"The U.S. economy will be flirting with recession later this year and early next," Zandi said.
Jeffrey Pratt, leader of the supply chain practice at the accounting and consulting firm BDO, called the looming tariffs "a bit of gamechanger" for his clients. Many can't afford to absorb the taxes themselves and would pass along the higher costs to their customers.
Atlas PyroVision Entertainment in Jaffrey, New Hampshire, relies on China for 90 percent of the fireworks it sells.
"Simply imposing a 25 percent tariff will ultimately cause significant harm to our family business," CEO Stephen Pelkey said in a filing with the U.S. Trade Representative. "We would be forced to pass along the increase directly to our customers."
Noting that community nonprofits often use the fireworks for Independence Day celebrations, Pelkey wrote: "In most cases, a 25 percent hike in price will force their skies to go dark on the 4th of July."
Bracing for the new tariffs, Yedi Houseware, a Los Angeles family business, has postponed plans to hire and move into a bigger warehouse. Bobby Djavaheri, a company executive, echoed a common complaint: The administration is taxing products—in his case, things like air fryers—that aren't made by American companies. They must be imported. So no U.S. producer benefits from the tariffs; U.S. importers just get socked with a tax.
"It's really dumbfounding," he said.
Indian Motorcycle Co. in Medina, Minnesota, complained that its foreign competitors won't have to pay a tax on Chinese parts, allowing them to "import the finished motorcycle into the United States—without increased costs."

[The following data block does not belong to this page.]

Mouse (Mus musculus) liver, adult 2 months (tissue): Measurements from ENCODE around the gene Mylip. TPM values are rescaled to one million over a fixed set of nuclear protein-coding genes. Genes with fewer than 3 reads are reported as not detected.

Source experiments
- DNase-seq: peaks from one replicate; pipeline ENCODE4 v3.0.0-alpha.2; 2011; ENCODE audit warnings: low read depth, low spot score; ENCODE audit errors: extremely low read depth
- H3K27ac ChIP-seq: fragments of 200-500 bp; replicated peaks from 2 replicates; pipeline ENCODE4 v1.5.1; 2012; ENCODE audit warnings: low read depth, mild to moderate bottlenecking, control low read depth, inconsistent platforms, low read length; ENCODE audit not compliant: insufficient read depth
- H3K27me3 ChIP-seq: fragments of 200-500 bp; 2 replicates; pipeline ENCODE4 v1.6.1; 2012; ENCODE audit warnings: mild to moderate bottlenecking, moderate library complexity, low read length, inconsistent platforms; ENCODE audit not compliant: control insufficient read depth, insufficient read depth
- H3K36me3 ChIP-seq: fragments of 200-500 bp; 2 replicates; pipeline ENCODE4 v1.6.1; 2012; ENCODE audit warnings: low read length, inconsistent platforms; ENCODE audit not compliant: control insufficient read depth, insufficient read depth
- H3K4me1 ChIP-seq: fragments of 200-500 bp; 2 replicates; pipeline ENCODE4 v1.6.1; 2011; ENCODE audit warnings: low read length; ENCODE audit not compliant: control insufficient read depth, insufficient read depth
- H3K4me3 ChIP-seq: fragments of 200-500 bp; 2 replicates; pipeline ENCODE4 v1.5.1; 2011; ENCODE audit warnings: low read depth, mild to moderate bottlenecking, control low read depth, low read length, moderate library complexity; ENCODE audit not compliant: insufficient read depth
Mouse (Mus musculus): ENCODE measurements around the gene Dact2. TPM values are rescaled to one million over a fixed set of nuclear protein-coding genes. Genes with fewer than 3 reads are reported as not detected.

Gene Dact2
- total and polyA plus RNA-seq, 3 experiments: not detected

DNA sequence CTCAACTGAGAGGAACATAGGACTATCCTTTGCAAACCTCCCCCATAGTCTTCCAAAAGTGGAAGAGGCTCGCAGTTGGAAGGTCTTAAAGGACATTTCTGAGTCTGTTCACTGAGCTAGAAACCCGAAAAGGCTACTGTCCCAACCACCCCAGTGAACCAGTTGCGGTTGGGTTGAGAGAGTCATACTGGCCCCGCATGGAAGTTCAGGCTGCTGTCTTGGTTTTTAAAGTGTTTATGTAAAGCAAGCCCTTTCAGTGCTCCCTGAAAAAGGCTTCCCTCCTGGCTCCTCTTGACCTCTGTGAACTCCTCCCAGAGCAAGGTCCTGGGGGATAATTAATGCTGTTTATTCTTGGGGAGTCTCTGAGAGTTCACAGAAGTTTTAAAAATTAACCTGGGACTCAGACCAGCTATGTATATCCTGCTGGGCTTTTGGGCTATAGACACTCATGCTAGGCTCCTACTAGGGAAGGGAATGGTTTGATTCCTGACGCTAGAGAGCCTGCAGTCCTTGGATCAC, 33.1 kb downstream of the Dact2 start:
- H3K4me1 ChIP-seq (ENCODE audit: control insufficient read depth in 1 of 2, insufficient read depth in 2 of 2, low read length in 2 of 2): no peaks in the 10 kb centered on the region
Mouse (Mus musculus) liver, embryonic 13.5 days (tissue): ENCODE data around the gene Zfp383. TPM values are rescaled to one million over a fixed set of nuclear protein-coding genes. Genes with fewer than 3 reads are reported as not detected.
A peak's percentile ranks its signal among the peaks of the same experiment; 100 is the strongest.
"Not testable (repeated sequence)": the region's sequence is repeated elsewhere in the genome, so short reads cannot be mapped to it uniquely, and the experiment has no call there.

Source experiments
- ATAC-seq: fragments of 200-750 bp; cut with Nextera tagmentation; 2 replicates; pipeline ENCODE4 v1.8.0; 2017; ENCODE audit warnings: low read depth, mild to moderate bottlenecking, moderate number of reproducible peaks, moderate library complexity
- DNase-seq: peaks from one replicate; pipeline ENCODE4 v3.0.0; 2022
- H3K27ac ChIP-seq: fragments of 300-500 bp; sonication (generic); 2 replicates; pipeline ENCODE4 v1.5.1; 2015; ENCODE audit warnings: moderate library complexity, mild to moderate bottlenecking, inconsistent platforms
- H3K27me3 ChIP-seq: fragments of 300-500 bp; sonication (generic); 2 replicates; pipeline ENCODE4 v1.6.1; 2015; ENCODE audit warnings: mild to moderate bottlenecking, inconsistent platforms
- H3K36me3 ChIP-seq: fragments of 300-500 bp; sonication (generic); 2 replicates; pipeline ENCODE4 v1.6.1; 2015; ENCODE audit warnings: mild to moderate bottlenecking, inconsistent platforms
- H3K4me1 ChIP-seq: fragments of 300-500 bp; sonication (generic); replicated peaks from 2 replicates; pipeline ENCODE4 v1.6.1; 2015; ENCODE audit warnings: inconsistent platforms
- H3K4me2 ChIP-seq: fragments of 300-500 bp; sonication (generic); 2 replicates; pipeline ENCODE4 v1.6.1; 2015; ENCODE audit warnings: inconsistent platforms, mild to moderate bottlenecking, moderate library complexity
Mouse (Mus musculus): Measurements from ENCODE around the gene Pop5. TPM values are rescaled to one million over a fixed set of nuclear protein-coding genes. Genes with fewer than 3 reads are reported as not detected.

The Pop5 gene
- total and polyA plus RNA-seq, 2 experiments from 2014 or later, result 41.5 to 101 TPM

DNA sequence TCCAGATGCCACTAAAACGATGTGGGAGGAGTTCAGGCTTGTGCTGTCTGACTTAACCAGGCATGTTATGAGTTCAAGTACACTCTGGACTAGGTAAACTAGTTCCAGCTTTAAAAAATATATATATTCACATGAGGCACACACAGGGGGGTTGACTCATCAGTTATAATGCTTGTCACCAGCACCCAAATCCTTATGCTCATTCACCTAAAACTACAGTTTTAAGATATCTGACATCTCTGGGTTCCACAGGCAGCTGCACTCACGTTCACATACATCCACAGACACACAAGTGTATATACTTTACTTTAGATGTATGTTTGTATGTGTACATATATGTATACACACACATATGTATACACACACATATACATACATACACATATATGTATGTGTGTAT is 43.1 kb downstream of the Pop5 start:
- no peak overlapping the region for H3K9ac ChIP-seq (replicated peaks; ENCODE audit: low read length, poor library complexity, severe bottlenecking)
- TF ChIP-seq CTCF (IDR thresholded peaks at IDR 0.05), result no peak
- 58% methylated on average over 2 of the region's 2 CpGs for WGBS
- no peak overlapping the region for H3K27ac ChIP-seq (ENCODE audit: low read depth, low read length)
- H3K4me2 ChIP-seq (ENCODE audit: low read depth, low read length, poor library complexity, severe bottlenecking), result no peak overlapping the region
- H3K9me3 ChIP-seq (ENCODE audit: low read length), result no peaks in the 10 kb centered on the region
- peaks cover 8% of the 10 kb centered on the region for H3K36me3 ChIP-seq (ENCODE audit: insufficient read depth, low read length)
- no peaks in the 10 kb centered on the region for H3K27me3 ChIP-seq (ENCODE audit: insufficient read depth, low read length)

Excluding motorcycle parts from the tariffs, a company lawyer, Paul Vitrano, wrote, would "avoid the unintended consequence of providing foreign-based motorcycle manufacturers with a competitive advantage."
Carltons Men's and Women's Apparel store in the Delaware beach town of Rehoboth says the tariffs would force it to raise prices—a $500 suit could cost $625—and lose business and cut its staff of 15.
"If revenue declines, then payroll must, too," said owner Trey Kraus.
Objections to the tariffs aren't unanimous. The Bohning Co., a maker of archery equipment in Lake City, Michigan, asserted that Chinese companies are counterfeiting its products and have easier access to the U.S. market than it has to China's.
"The 25 percent tariffs should be put in place," wrote CEO Larry Griffith.
But most of those who sounded off on the tariffs were implacably opposed to them—and concerned.
"We beg, plead and pray you will use common sense in these trade practices and consider the little guy!!" wrote Alan Chadwick, who imports silk scarves from China and sells them in Wyoming. "We are just ants who get trampled under fighting buffalo."
AP Retail Writer Anne D'Innocenzio in New York and senior producer Tracy Brown of AP Television News in Washington contributed to this report.
Main image: In this May 10, 2019 file photo, a worker walks near truck trailers and cargo containers at the Port of Tacoma in Tacoma, Wash. Hundreds of businesses, trade groups and individuals have written to complain about President Donald Trump's threat to impose tariffs on the remaining $300 billion in Chinese goods that he hasn't already hit with 25% import taxes, saying the additional import taxes would drive up prices for consumers, squeeze profits and leave U.S. companies at a competitive disadvantage to foreign rivals that aren't subject to higher taxes on the vital components they buy from China. (AP Photo/Ted S. Warren, File)